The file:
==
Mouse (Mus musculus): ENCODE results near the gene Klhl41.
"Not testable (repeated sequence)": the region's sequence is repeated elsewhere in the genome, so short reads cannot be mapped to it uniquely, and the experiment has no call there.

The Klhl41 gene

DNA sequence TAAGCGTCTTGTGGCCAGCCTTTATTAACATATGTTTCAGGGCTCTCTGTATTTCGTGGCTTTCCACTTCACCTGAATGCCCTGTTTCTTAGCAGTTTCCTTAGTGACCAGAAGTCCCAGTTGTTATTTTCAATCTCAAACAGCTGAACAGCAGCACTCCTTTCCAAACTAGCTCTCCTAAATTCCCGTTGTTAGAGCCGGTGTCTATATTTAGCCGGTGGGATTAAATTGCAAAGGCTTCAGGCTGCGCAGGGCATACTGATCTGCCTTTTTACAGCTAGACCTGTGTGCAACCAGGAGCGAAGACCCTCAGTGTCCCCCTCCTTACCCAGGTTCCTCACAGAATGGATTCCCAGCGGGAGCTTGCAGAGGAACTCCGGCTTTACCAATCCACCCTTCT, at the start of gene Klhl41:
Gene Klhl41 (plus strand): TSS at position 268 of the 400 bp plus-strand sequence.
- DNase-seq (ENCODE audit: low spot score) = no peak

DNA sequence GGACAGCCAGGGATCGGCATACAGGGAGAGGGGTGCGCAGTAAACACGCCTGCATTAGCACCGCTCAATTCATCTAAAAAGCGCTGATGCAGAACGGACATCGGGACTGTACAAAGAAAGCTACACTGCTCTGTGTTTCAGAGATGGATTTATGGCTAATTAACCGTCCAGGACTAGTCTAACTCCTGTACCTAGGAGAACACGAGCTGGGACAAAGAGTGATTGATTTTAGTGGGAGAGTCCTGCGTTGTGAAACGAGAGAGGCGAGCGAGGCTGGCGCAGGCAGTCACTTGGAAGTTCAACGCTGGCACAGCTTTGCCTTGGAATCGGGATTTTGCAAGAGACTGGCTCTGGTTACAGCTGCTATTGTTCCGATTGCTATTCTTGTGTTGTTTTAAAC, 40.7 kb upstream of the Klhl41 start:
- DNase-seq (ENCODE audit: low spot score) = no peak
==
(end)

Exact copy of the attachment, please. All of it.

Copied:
Mouse (Mus musculus): ENCODE results near the gene Klhl41.
"Not testable (repeated sequence)": the region's sequence is repeated elsewhere in the genome, so short reads cannot be mapped to it uniquely, and the experiment has no call there.

The Klhl41 gene

DNA sequence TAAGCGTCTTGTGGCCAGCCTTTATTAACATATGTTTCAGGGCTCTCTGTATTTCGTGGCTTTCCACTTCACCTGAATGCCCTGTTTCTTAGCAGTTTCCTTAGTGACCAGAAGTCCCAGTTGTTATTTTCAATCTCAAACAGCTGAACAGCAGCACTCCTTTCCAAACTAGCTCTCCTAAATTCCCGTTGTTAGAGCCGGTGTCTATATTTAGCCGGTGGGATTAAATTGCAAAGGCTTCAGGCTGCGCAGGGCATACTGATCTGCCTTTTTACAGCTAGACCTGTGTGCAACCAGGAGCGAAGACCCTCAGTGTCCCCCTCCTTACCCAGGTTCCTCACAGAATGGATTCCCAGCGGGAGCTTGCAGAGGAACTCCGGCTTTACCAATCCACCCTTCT, at the start of gene Klhl41:
Gene Klhl41 (plus strand): TSS at position 268 of the 400 bp plus-strand sequence.
- DNase-seq (ENCODE audit: low spot score) = no peak

DNA sequence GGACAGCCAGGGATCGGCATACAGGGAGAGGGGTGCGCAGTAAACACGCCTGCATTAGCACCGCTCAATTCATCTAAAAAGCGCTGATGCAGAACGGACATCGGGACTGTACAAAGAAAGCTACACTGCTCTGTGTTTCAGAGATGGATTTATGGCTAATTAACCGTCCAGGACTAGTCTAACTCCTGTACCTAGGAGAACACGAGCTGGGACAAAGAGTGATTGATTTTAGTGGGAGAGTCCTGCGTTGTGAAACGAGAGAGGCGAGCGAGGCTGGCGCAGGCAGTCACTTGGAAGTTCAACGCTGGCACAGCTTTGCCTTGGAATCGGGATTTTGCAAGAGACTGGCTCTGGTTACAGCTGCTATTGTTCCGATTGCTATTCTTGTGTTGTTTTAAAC, 40.7 kb upstream of the Klhl41 start:
- DNase-seq (ENCODE audit: low spot score) = no peak